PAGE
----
I also get letters from environmentalists, who I make fun of a lot, even though I am green at heart and support what they do. I’m an equal opportunity cartoonist.

Pique: So what do you think is behind this Muslim cartoon issue? Are Muslims really offended by the cartoons themselves, or was this the last straw?

AR: I think the cartoons have become a rallying point for a lot of pent-up frustration in the Muslim world. Sadly, some of the world’s poorest people are Muslims.

You also have to look at how they are treated by their own governments – there are a lot of poor people in Saudi Arabia, and in Nigeria, where there is all of this tribal oil wealth. So why weren’t there protests outside of the Saudi, or Nigerian embassies as well as the Danish embassy?

What we’re seeing with this cartoon issue and everywhere… is a small group of people who are twisting the facts to advance their hidden and not so hidden agendas. Some of the cartoons they’re seeing in Muslim countries were not even published, so someone is deliberately trying to stir things up… quite successfully.

I just wish the same people who were out on the street saying they were outraged and offended because of the cartoons would be out on the streets protesting every time Al Jazeera showed footage of a Western hostage being beheaded (in Iraq).

Pique: There is Iraq, Abu Ghraib, Guantanamo Bay, all these legitimate grievances, which is why people think it’s strange that Muslims are rioting over cartoons.

AR: In some regions, and especially in places like Iraq, when it comes to violence I think they’re inured to it at this point. There are entire generations who have grown up surrounded by violence, which is tragic, because people have got used to it.

Yes, the cartoons are an issue, but I suspect the underlying social conditions and feelings of helplessness are contributing to the outrage.

Pique: If you worked for Jyllands-Posten, and there was a call for editorial cartoons of Muhammad, would you have participated?

AR: I’ve seen the cartoons, and for myself personally – and I’m not a Muslim – I really can’t see what was so offensive in them. But then, I’m a cynical agnostic.

I probably wouldn’t draw on this subject matter in the first place. I don’t see what Muhammad has to do with the events of today. Sure, I would depict the Iranian president, or Yassir Arafat, or a Saudi Prince – they’re all fair game because they’re in the news . But as for those specific cartoons, I question what relevance, if any, they have now.

Pique: Is this issue going to go away, or are we seeing the beginning of something?

AR: If you take the Muslim riots in France last year – young people rioted every night, and eventually they stopped. I don’t think anything has changed for them in France since then, so I assume at some point this cycle of violence will run out of steam too. But then something else will come along to take its place. Maybe the new footage of British soldiers beating the crap out of Iraqi kids is going to replace the cartoon issue, I don’t know.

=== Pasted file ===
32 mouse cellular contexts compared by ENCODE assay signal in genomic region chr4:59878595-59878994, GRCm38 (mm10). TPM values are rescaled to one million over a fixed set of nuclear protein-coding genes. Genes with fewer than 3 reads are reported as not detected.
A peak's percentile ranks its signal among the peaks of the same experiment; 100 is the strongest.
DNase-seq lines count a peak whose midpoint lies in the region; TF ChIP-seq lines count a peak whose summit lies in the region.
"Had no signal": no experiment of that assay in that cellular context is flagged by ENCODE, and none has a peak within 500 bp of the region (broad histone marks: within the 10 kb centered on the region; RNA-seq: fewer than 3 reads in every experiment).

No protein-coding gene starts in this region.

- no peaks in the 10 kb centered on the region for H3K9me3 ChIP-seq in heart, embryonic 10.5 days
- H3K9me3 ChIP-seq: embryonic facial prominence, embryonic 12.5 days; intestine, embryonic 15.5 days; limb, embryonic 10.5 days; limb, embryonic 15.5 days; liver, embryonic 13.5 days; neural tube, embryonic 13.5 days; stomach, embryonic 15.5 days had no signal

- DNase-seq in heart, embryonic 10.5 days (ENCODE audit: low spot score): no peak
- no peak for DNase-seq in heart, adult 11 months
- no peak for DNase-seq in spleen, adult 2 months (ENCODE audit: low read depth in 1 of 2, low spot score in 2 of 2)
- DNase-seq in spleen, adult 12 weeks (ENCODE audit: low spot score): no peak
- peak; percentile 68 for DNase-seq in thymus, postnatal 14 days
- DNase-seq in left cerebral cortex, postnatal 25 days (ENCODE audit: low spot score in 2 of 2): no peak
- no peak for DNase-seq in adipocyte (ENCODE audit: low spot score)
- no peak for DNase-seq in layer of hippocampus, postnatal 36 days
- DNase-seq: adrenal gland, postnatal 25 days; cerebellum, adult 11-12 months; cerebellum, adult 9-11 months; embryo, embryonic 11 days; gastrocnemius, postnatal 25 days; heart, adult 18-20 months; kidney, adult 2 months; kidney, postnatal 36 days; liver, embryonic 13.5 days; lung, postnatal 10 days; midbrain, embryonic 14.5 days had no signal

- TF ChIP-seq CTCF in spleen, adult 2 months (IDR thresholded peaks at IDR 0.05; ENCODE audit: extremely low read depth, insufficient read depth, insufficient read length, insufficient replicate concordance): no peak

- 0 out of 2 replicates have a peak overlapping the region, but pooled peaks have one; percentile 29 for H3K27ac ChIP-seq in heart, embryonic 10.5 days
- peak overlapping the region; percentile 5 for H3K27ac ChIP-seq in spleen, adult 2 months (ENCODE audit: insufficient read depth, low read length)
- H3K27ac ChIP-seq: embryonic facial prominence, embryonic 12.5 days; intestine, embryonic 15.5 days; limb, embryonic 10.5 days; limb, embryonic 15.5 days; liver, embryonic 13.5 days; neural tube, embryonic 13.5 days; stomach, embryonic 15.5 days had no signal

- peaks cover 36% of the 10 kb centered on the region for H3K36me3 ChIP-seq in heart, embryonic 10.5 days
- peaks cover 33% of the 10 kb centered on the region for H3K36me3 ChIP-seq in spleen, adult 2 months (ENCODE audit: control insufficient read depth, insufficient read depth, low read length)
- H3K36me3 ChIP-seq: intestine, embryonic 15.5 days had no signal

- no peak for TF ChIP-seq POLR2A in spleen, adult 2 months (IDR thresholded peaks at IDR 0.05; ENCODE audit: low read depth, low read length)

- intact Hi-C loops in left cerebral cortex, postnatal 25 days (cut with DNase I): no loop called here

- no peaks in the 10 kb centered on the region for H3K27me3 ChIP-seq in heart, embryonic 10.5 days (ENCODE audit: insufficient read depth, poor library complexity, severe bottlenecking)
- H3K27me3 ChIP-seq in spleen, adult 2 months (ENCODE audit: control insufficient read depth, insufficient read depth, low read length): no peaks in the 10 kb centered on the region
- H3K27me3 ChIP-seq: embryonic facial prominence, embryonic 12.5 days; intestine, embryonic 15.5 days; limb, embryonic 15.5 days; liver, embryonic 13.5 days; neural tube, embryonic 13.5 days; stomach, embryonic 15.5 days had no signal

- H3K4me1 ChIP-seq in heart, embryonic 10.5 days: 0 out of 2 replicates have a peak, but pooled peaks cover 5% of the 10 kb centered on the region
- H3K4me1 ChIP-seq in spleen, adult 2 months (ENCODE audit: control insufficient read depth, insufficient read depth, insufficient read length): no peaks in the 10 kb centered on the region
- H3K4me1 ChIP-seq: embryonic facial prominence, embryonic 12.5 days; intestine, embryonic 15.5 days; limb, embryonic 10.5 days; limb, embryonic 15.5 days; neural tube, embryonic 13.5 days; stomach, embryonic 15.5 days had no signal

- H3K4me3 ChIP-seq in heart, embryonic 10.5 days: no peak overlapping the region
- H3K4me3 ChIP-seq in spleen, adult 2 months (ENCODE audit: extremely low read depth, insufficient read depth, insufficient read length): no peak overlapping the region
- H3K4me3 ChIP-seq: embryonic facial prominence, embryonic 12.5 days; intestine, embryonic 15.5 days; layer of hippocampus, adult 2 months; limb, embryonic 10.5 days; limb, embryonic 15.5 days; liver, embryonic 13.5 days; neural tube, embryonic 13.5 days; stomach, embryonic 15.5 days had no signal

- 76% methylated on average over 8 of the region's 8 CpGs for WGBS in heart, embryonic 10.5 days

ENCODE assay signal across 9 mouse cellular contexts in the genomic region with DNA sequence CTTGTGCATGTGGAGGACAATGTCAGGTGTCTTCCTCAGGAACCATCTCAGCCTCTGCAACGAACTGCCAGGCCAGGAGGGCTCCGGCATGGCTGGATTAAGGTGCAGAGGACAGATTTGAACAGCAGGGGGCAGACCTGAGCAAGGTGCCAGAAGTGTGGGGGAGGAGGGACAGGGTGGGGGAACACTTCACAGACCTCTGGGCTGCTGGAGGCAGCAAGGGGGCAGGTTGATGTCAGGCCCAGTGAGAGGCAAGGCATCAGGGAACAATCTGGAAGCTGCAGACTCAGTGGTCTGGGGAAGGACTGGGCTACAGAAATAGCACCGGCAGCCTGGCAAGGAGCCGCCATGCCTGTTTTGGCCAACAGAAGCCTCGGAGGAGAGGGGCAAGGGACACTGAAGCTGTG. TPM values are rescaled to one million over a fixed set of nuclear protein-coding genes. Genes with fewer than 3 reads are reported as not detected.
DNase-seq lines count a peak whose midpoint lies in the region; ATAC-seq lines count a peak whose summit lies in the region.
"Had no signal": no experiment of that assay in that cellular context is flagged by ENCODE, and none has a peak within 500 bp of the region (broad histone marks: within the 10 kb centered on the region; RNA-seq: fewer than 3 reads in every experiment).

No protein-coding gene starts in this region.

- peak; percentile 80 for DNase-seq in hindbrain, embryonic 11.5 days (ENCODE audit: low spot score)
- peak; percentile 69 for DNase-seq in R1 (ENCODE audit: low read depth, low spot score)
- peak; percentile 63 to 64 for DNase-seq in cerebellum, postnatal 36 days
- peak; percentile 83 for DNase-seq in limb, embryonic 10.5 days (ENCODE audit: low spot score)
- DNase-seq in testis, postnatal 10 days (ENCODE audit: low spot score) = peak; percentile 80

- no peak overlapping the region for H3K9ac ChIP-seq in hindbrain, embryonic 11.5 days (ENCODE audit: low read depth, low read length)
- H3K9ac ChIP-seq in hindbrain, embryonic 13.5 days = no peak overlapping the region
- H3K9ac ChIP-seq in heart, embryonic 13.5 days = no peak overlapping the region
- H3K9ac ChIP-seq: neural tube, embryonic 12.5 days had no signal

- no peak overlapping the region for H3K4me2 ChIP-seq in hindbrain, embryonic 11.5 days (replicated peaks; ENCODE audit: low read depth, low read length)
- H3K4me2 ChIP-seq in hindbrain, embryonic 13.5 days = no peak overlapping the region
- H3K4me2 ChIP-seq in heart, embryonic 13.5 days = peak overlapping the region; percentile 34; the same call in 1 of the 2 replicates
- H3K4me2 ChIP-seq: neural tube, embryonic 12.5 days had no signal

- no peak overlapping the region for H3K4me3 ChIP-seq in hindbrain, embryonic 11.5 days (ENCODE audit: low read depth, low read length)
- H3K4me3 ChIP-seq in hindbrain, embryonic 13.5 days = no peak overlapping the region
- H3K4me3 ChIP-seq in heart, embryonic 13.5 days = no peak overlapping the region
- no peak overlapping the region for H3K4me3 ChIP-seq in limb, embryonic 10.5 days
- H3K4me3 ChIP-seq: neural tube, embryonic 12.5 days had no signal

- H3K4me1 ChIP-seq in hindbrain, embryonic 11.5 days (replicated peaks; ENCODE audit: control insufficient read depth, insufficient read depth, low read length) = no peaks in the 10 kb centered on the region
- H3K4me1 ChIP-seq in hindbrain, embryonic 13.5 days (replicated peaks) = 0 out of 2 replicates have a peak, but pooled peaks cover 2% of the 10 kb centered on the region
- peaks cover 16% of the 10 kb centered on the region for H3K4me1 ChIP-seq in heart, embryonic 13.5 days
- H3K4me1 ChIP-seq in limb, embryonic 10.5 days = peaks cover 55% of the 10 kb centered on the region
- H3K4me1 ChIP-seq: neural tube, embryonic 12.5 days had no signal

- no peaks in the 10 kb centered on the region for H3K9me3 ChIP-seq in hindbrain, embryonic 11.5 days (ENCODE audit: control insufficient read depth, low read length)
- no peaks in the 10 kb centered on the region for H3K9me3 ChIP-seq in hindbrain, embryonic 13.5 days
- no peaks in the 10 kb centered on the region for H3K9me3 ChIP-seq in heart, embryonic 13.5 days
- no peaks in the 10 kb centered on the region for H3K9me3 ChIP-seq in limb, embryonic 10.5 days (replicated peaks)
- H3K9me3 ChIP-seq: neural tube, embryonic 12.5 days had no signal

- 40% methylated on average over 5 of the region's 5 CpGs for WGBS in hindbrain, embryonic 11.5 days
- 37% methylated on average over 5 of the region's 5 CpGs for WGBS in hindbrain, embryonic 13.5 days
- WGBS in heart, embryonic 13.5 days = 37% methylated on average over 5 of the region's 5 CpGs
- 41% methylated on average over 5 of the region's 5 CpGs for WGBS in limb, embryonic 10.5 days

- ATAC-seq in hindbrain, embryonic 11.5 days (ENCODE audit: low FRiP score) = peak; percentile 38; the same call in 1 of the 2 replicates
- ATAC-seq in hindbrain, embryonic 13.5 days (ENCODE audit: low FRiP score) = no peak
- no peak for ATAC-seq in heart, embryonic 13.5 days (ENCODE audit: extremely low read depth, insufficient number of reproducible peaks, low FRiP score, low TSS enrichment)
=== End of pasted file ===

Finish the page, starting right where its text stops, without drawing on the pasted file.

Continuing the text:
It’s not the cartoonists or the Danish newspaper that have been hurt by this, it’s the poor guys in the streets of these countries who are hurting themselves and each other with their protests. That’s the real tragedy.

From what I know, the prophet Muhammad was a man of peace and forgiveness – if that’s Islam, then I whole-heartedly subscribe to it. It’s unfortunate that radicals have hijacked that religion for their own ends. But then, the same thing has happened to our western religions in the past. It’s nothing new.

Pique: It was hard to see all the rioting and death, and then not be able to see and judge the cartoons for ourselves. What about the decision by most North American news outlets not to run them? Were they being respectful or afraid?

AR: It’s really up to the individual editor to make the decision as to whether to publish them, but I suspect most editors would look at them as a hot potato. Is publishing them worth spending half the day answering phone calls and mail from angry readers and then spending the rest of the day going before the TV cameras justifying their decision to publish? What’s more important, reporting on local issues that affect us, or stirring up a hornets nest on an issue that really has no relevance to our day-to-day lives?

I recall a few times an editor has said he’d publish an unusually tasteless cartoon of mine, on condition I take all the phone calls from readers. Yep, I chickened out.

In response to the riots, I drew a cartoon that showed a television set tuned to Al Jazeera, and on the scrolling news bar across the bottom I put the cartoonist threat level at ‘orange.’ It was a joke of course, I was implying jokingly that a cartoonist to them is what a terrorist is to us, but the paper got a fair bit of mail from angry readers who took it the wrong way.

When things spin out of control, people stop thinking clearly. They didn’t read the cartoon through, and went ballistic. I sometimes wonder whether the immediacy of email has made it easier to send off an electronic blast before you’ve had your breakfast wheaties. Ten years ago, you’d have to find paper, find a pen, find an envelope, go to the post office, line up. By then, you’d have forgotten why you were so pissed off in the first place.